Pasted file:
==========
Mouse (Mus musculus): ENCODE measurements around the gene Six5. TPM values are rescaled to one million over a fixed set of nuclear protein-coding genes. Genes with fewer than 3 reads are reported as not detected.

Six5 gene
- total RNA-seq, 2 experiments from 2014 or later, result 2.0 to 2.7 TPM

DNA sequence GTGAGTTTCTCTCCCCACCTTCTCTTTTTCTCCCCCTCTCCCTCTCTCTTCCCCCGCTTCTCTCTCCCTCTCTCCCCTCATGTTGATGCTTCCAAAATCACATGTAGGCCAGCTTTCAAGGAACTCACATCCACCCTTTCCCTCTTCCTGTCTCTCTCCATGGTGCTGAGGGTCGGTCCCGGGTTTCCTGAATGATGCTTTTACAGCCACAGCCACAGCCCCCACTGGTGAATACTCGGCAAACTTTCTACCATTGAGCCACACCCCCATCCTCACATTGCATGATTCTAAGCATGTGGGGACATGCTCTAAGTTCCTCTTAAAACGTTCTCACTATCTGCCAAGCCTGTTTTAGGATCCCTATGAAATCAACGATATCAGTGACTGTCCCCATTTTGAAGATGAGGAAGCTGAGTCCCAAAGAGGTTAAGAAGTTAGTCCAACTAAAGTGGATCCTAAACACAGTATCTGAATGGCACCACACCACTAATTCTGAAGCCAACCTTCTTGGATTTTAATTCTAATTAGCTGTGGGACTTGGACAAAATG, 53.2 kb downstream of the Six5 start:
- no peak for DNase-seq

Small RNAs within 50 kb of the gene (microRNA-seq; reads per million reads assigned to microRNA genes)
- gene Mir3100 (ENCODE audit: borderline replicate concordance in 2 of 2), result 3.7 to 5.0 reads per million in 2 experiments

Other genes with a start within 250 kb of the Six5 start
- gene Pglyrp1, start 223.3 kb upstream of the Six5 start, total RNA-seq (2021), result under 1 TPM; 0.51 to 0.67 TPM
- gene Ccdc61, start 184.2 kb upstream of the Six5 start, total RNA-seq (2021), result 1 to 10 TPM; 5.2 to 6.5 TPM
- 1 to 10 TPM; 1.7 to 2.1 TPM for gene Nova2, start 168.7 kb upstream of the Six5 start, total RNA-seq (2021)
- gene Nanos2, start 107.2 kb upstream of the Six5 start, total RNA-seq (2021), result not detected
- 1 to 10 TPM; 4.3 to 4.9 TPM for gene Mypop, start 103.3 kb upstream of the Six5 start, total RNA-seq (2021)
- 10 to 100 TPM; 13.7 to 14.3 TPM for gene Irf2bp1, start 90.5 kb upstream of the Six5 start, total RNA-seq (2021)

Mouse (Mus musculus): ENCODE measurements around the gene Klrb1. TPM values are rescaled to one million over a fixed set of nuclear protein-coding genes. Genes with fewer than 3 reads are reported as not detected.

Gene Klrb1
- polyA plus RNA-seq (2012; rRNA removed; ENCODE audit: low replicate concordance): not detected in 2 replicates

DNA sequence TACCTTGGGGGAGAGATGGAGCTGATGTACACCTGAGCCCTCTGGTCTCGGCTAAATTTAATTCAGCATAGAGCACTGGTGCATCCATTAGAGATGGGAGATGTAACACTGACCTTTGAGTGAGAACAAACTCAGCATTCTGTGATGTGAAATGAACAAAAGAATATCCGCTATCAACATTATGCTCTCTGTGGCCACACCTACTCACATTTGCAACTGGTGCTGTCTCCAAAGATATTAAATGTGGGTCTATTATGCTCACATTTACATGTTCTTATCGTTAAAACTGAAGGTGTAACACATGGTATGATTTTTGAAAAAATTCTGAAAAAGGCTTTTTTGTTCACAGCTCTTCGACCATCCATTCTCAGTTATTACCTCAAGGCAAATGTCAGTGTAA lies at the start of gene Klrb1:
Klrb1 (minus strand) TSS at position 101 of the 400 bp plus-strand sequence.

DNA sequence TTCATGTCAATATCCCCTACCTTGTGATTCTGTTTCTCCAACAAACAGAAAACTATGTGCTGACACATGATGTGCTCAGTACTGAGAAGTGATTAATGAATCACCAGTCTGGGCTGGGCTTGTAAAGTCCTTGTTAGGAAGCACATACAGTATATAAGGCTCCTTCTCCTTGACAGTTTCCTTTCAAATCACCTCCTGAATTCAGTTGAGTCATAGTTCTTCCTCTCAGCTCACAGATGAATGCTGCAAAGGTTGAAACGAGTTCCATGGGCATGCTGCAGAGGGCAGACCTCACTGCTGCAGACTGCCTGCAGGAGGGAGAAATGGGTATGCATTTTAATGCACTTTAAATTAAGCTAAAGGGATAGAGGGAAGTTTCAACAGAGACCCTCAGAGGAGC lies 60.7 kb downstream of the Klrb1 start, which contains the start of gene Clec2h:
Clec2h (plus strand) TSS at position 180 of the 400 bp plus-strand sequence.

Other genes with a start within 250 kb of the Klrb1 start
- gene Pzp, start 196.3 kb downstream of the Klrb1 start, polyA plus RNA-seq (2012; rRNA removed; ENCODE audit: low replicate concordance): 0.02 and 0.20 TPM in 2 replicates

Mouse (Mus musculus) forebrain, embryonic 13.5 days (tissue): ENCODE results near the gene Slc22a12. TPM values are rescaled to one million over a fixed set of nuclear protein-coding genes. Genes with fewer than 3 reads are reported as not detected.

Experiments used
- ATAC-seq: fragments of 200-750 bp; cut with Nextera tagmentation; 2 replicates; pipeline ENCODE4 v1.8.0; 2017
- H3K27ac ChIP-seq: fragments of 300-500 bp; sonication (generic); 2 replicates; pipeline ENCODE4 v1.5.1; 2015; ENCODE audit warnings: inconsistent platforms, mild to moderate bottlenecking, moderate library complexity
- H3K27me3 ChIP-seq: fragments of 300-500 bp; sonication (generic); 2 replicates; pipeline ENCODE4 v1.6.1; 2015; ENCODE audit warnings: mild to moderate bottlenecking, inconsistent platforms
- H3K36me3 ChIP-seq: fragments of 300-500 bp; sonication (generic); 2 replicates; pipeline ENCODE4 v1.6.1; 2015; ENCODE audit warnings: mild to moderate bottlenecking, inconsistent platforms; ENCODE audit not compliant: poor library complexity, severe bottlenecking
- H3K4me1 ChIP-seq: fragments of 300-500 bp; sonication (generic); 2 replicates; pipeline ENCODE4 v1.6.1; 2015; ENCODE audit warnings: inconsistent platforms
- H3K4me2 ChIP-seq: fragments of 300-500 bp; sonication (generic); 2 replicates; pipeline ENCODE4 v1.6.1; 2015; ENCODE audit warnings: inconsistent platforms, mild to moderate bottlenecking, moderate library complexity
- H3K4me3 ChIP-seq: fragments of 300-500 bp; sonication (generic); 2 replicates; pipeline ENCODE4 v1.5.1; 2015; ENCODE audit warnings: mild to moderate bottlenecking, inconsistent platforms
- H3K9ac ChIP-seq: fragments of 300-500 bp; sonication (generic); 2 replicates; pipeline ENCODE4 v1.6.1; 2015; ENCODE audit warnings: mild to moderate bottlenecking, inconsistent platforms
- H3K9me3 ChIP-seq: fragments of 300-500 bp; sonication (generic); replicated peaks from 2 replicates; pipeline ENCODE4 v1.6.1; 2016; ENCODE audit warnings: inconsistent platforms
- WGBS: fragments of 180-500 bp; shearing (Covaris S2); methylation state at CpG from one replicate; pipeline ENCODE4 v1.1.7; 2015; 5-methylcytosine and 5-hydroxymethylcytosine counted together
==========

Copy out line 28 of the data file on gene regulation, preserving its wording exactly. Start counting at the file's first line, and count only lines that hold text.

- H3K27me3 ChIP-seq: fragments of 300-500 bp; sonication (generic); 2 replicates; pipeline ENCODE4 v1.6.1; 2015; ENCODE audit warnings: mild to moderate bottlenecking, inconsistent platforms